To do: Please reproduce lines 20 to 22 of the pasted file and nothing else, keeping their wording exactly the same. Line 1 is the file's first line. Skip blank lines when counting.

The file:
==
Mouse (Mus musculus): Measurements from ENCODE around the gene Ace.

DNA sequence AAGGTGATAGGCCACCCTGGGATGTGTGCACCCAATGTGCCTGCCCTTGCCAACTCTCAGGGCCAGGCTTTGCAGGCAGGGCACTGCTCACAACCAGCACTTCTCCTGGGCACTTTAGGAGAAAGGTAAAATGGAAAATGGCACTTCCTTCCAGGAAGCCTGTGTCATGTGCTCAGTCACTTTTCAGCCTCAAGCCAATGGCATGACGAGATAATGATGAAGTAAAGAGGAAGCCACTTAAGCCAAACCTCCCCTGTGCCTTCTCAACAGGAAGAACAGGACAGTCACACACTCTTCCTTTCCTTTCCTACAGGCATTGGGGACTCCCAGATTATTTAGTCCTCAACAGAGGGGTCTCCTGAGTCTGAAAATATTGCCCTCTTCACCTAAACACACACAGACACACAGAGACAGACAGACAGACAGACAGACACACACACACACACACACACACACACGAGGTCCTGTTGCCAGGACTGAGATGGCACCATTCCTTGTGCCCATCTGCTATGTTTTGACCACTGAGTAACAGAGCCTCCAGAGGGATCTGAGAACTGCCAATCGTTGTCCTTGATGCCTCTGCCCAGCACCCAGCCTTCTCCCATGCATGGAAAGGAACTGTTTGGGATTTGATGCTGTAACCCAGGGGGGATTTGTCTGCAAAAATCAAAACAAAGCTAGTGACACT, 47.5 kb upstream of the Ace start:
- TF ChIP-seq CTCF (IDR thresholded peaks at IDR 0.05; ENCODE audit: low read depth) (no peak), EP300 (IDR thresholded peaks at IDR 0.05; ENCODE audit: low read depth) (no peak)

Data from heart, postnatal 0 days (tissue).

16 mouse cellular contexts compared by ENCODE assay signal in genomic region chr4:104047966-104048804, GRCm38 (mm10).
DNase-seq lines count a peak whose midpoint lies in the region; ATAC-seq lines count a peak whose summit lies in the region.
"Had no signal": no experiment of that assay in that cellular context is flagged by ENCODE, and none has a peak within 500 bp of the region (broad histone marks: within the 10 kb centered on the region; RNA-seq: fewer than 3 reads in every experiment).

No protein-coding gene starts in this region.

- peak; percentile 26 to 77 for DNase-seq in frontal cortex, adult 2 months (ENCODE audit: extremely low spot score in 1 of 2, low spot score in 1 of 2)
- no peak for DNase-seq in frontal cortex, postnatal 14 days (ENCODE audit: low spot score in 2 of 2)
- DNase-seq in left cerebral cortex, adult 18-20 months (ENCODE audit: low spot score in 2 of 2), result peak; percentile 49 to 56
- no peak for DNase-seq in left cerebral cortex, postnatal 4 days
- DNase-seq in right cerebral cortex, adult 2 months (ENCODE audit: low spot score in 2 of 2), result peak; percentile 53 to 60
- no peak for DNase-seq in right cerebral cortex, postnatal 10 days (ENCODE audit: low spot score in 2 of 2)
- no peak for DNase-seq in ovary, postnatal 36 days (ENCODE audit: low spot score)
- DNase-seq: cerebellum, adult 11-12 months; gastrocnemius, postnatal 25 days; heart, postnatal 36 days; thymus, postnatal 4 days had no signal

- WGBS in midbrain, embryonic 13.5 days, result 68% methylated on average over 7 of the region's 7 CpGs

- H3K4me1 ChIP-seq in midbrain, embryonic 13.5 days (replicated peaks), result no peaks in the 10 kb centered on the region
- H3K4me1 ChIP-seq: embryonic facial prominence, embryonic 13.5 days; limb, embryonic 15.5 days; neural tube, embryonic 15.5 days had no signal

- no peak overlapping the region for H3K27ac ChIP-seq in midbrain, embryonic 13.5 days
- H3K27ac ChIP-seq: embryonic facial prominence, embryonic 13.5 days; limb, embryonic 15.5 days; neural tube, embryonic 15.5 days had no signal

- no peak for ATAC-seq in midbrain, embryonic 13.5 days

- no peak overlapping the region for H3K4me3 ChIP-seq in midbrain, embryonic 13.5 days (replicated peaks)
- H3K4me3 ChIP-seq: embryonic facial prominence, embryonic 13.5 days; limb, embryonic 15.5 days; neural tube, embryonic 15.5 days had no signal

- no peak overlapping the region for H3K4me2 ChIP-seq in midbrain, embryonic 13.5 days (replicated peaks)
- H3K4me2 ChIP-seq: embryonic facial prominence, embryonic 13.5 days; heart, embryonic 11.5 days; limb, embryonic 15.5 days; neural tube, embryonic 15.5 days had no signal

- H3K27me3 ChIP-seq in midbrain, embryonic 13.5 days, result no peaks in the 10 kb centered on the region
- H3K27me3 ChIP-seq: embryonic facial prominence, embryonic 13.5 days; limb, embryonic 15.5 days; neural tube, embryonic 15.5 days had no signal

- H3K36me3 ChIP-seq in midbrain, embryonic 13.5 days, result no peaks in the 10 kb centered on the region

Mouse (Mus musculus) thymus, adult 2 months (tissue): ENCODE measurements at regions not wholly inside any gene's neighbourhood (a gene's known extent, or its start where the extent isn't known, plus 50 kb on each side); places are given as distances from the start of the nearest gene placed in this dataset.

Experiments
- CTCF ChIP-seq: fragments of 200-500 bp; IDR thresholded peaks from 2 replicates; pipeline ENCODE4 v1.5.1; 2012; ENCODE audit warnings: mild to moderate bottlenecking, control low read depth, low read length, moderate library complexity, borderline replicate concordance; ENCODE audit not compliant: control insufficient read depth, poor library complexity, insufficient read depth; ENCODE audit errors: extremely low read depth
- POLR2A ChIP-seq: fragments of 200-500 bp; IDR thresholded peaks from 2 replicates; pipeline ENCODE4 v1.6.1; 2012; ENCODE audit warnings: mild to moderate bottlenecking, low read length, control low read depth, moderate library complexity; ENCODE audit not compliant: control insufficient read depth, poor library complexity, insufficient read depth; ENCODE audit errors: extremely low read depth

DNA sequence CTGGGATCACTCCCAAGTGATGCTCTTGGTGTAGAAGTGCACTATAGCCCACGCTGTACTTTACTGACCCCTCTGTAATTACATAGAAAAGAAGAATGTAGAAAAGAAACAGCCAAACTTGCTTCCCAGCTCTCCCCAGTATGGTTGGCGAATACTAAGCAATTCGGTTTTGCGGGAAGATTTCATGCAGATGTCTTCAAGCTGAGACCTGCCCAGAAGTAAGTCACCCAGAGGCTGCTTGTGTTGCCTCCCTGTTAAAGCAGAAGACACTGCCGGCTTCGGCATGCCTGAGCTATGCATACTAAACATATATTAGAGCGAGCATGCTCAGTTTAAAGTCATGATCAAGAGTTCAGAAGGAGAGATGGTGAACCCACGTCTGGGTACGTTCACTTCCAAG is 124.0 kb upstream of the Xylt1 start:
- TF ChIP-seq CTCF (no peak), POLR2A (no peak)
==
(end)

- no peak overlapping the region for H3K27ac ChIP-seq in midbrain, embryonic 13.5 days
- H3K27ac ChIP-seq: embryonic facial prominence, embryonic 13.5 days; limb, embryonic 15.5 days; neural tube, embryonic 15.5 days had no signal

- no peak for ATAC-seq in midbrain, embryonic 13.5 days